PCR investigates how mobile processors are driving changes in small devices

Size isn’t everything

The competition between the processor powerhouses used to be much like an arms race, with Intel, ARM, AMD or Texas Instruments fiercely competing to get the fastest, most powerful piece of technology out to market before the other.

Power and speed was the only real concern, which drove rapid technological advancement across the PC sector – often to the frustration of consumers, who found their top of the range £2000 desktop had been superseded in a couple of months.

There is still that element of competition at the top end of the industry, of course. However the consumer market for the most powerful PC is usually confined to the gaming sector. While this is profitable, it is niche. Less powerful, more portable computers is the current wonder-sector of the industry.

According to IDC figures, while overall PC sales contracted during the first quarter of 2009, the portable PC market performed ahead of expectation, maintaining growth. This has been chiefly attributed to the rise of the ‘mini-notebook’ segment and ‘additional momentum generated by the telco channel’.

The growing importance of this less powerful, but cheaper and more portable category has meant the technology that drives them is no longer an afterthought, it’s an important part of the major chip firms’ businesses. And as capabilities of smart phones increase, there is also technological and functional crossover between them and PCs, creating a kind of meta-sector, which together forms a massive market.

"The trend towards slimmer, smaller, lighter devices is continuing, but we’re also seeing the emergence of new categories of devices as manufacturers take advantage of increasingly powerful mobile architectures to bring new formats and form factors to market," says Bea Longworth, Nvidia’s senior corporate communications manager for EMEAI.

"The current economic climate is pushing consumers towards embracing the convenience and affordability of mobile devices, so there’s a great appetite for these smart phones and netbooks which can become people’s primary computing devices."

The idea of having netbooks as a primary computer is contrary to what many PC vendor and retailers insist – that those computers should only be used as a supplement to a home PC, which is inevitably more powerful and expensive. However since the new frontier of PC sales are new users, who often only really want to browse the internet and send emails, they are in fact proving adequate primary computers for many people. Alongside this, however, are the greater processing requirements of richer media such as HD video. As the netbook matures, what is emerging is a spectrum of lower priced devices with varying levels of capability, all of which are driven by the processing capability.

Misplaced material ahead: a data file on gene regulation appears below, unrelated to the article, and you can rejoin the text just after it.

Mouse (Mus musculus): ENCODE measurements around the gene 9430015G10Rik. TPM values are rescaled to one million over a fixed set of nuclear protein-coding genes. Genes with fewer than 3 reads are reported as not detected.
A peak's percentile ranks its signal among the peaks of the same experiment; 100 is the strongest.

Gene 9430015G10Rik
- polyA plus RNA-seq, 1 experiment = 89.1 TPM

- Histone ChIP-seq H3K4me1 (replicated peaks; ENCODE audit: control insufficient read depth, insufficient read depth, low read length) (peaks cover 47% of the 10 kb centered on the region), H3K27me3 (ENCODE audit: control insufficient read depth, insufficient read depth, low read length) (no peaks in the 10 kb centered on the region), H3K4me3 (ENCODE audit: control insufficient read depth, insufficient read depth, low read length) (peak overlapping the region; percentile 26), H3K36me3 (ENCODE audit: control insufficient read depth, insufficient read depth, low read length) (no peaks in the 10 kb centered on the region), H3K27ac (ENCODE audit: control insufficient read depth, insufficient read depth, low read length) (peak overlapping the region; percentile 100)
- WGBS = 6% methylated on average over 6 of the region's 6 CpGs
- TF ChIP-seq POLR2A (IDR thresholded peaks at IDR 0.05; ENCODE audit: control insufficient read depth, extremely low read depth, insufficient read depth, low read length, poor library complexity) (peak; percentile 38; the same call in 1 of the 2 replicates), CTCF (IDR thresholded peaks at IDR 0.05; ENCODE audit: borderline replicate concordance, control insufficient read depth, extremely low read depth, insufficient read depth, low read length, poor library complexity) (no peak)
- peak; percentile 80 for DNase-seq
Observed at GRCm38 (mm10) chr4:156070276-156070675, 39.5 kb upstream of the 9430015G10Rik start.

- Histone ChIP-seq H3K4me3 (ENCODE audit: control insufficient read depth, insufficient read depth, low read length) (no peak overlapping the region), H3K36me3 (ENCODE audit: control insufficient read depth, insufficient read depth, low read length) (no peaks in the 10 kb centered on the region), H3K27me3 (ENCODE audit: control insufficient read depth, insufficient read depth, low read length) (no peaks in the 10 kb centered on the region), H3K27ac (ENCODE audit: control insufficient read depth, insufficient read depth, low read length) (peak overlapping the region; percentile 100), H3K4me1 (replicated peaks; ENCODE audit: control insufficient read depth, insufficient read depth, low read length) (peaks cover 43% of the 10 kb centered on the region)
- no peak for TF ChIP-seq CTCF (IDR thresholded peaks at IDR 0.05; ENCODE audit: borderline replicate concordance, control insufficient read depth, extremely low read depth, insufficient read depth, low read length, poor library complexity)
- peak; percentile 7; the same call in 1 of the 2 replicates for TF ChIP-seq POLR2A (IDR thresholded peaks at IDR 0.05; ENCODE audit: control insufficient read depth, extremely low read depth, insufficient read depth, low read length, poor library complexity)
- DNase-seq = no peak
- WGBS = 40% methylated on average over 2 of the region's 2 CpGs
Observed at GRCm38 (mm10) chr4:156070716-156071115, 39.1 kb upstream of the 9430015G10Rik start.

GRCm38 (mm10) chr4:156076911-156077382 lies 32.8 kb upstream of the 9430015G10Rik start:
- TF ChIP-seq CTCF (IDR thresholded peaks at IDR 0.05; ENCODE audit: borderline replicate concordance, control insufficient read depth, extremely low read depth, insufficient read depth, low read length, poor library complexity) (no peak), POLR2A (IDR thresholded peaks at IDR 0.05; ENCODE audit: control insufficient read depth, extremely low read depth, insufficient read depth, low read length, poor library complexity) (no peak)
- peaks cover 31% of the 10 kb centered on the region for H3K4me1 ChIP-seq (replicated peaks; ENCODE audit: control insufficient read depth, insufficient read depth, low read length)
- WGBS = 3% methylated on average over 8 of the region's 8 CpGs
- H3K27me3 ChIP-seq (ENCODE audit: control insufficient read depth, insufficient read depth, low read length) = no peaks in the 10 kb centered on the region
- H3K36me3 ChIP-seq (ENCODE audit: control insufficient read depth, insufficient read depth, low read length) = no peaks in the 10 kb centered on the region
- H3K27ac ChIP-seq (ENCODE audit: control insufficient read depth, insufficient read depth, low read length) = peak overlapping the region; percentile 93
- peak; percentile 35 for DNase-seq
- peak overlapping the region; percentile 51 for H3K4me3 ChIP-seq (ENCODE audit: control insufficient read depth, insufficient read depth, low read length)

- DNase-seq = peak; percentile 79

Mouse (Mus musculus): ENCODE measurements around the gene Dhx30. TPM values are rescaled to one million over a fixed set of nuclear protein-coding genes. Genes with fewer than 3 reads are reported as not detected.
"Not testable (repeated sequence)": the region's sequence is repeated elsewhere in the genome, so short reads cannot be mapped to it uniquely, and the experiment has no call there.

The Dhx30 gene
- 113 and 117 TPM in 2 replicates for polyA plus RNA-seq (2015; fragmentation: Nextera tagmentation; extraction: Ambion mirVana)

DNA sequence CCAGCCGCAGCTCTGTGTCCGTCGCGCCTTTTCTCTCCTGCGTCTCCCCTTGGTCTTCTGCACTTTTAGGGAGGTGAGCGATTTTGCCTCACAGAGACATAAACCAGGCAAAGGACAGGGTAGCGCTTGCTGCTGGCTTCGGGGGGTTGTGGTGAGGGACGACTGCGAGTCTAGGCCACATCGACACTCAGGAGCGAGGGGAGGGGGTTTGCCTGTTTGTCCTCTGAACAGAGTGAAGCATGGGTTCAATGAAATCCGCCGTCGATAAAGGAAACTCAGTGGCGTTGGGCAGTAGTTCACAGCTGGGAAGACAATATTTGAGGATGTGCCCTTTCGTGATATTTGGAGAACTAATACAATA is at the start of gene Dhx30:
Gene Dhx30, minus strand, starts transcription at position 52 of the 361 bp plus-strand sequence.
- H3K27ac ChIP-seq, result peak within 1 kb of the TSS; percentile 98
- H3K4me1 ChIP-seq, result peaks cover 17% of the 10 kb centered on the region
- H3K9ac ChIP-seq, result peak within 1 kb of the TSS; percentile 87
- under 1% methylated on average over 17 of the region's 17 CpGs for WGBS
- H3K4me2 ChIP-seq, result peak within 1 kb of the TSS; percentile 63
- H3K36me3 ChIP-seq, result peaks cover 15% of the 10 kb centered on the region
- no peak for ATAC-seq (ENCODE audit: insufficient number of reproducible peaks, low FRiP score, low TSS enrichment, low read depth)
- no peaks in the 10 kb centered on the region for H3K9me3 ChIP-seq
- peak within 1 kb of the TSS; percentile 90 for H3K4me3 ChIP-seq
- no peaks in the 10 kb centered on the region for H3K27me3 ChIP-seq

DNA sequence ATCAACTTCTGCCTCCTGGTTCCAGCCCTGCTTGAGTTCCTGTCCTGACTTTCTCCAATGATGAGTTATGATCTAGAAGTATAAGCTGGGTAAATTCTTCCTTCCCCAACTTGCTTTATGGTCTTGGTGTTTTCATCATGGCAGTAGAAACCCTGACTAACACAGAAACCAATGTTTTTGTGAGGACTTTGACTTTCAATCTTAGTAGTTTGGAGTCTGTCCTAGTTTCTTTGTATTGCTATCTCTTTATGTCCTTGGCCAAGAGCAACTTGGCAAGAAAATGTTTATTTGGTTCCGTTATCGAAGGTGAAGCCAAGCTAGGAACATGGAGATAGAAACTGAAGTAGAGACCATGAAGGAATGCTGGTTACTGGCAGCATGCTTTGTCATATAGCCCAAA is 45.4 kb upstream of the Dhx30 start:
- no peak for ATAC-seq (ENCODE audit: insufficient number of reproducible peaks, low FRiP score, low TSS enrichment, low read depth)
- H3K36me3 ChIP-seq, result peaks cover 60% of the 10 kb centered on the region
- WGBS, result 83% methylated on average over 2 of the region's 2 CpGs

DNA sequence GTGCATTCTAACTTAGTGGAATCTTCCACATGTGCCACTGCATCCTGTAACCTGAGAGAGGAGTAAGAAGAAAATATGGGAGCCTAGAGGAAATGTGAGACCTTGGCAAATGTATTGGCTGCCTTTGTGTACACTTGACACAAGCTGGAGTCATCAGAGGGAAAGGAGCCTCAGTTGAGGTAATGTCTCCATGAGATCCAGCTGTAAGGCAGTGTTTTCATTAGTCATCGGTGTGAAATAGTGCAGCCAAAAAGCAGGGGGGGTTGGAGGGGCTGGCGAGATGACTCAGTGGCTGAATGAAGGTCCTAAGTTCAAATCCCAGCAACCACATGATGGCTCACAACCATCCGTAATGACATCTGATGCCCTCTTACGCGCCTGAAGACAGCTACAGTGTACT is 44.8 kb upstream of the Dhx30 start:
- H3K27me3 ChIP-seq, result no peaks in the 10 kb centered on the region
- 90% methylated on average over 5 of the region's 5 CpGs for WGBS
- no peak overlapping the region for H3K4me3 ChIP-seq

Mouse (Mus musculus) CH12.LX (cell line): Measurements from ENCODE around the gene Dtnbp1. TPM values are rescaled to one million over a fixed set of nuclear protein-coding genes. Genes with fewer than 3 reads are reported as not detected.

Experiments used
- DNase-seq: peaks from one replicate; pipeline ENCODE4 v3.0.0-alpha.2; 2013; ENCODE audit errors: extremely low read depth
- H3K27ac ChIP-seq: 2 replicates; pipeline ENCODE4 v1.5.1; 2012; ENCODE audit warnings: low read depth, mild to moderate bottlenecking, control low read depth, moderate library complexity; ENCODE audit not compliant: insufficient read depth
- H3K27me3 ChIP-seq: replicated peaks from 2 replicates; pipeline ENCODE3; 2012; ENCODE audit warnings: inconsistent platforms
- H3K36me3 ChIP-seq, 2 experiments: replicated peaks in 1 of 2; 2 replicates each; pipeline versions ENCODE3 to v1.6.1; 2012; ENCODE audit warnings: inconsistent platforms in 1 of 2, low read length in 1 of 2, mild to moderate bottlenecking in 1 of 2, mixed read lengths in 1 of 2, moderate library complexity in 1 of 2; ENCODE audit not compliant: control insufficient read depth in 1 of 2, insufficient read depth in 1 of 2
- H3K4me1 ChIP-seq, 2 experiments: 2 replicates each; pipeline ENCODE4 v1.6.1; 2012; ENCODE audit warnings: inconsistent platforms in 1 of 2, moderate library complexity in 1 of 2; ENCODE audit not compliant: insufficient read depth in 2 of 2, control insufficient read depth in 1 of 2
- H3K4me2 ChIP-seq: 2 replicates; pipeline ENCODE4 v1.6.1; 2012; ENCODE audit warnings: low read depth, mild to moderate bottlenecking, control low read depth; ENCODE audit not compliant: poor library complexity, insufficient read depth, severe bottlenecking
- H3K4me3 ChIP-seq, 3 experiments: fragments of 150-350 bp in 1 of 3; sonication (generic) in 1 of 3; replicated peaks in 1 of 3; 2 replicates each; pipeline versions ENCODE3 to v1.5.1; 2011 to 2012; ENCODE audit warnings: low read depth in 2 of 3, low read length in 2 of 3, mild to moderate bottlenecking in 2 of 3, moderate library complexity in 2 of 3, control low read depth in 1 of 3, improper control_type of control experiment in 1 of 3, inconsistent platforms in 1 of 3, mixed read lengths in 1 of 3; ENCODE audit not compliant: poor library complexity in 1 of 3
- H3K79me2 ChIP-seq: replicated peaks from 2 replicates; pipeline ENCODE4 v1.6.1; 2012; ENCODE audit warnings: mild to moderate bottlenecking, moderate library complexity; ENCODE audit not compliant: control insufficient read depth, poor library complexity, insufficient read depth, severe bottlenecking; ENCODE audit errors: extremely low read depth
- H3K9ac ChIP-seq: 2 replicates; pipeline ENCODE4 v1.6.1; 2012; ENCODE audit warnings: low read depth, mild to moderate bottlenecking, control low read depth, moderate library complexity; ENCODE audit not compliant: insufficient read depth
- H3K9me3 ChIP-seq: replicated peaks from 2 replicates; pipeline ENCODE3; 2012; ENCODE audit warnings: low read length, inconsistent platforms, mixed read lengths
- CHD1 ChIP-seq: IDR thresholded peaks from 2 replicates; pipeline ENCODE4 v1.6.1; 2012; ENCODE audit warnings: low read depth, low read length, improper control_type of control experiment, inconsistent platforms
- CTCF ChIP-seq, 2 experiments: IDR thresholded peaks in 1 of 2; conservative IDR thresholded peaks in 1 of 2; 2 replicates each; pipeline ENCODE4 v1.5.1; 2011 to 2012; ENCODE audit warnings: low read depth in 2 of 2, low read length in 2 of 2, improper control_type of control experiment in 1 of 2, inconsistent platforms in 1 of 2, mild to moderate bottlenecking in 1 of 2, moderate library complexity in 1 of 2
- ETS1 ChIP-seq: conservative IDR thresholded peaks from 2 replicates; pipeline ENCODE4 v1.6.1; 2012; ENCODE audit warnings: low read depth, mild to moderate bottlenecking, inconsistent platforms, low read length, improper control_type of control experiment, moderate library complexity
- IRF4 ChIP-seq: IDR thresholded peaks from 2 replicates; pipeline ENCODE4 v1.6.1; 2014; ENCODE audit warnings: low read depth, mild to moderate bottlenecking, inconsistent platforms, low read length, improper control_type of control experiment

"The biggest change is the introduction of a whole new market segment – mini-notebooks and ultra thin notebook processors have in turn reflected this change in complexity," says Andrew Buxton, EMEA channel director for AMD. "Of course we’ve also seen the constant rise in performance requirements, especially related to multimedia and HD capabilities, as entertainment on the notebook is a key focus area for consumers. As far as netbooks are concerned, it is our belief that users are not satisfied with the level of performance that they are getting on these devices. The ultra-thin platform on the other hand offers good levels of performance and allows users not only to work more efficiently, but also to be entertained, play games and watch high definition movies on HD-capable panels and external monitors."

The creation of these new segments and the evolution of established ones is likely to mean that perceptions will continue to change. "There have been a a couple of big stories in mobile computing over the last twelve months – smart phones and netbooks," says Kris Rodolf, European mobility manager at Intel. "Though smart phones are changing consumer perceptions of what a mobile phone can provide them, from our perspective the biggest shake up in mobile computing has been the launch of the Atom processor. With the Atom and netbooks, more people are getting a good internet experience than ever before. For laptops, the new ultra-low voltage CPUs from Intel mean that ultra-thin laptops are now a mainstream and commonplace reality."

This change in emphasis – away from being mainly concerned with the next most powerful product – has not only helped drive the huge rise in netbooks, but created a wide spectrum of end products with varying capabilities and prices. As top-line research and production continues in these areas, the most likely outcome is yet more segments. However the mainstream consumer base won’t be as familiar with the ebbs and flows of the industry as those working within it.

The addition and evolution of computer sectors can add to the problem of erroneous expectations of what a particular PC can actually do. More choice isn’t a bad thing for sales or the trade, but it can pose problems. Effectively communicating the differing capabilities, as ever, will be the best way to maximise on the new segments, and not get stung by them.

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